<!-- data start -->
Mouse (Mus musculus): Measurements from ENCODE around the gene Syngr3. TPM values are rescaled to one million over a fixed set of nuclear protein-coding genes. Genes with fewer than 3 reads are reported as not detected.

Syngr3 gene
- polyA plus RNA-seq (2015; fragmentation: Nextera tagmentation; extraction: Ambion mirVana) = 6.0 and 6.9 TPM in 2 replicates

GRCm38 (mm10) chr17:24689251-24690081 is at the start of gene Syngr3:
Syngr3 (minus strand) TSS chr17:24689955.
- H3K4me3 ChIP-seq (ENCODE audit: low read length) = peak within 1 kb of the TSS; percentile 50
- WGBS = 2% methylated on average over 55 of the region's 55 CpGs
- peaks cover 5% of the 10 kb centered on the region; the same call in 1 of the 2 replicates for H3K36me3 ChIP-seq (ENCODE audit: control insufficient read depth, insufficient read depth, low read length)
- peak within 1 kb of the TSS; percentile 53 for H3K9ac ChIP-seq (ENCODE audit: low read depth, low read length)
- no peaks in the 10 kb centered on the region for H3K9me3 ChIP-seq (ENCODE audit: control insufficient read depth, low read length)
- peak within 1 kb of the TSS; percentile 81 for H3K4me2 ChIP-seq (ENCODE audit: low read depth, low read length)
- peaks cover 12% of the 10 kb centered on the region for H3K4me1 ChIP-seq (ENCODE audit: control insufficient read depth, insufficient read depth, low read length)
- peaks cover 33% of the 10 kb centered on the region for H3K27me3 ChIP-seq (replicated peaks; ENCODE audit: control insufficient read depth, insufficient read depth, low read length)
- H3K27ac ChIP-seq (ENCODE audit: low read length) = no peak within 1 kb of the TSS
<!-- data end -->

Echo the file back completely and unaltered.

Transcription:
Mouse (Mus musculus): Measurements from ENCODE around the gene Syngr3. TPM values are rescaled to one million over a fixed set of nuclear protein-coding genes. Genes with fewer than 3 reads are reported as not detected.

Syngr3 gene
- polyA plus RNA-seq (2015; fragmentation: Nextera tagmentation; extraction: Ambion mirVana) = 6.0 and 6.9 TPM in 2 replicates

GRCm38 (mm10) chr17:24689251-24690081 is at the start of gene Syngr3:
Syngr3 (minus strand) TSS chr17:24689955.
- H3K4me3 ChIP-seq (ENCODE audit: low read length) = peak within 1 kb of the TSS; percentile 50
- WGBS = 2% methylated on average over 55 of the region's 55 CpGs
- peaks cover 5% of the 10 kb centered on the region; the same call in 1 of the 2 replicates for H3K36me3 ChIP-seq (ENCODE audit: control insufficient read depth, insufficient read depth, low read length)
- peak within 1 kb of the TSS; percentile 53 for H3K9ac ChIP-seq (ENCODE audit: low read depth, low read length)
- no peaks in the 10 kb centered on the region for H3K9me3 ChIP-seq (ENCODE audit: control insufficient read depth, low read length)
- peak within 1 kb of the TSS; percentile 81 for H3K4me2 ChIP-seq (ENCODE audit: low read depth, low read length)
- peaks cover 12% of the 10 kb centered on the region for H3K4me1 ChIP-seq (ENCODE audit: control insufficient read depth, insufficient read depth, low read length)
- peaks cover 33% of the 10 kb centered on the region for H3K27me3 ChIP-seq (replicated peaks; ENCODE audit: control insufficient read depth, insufficient read depth, low read length)
- H3K27ac ChIP-seq (ENCODE audit: low read length) = no peak within 1 kb of the TSS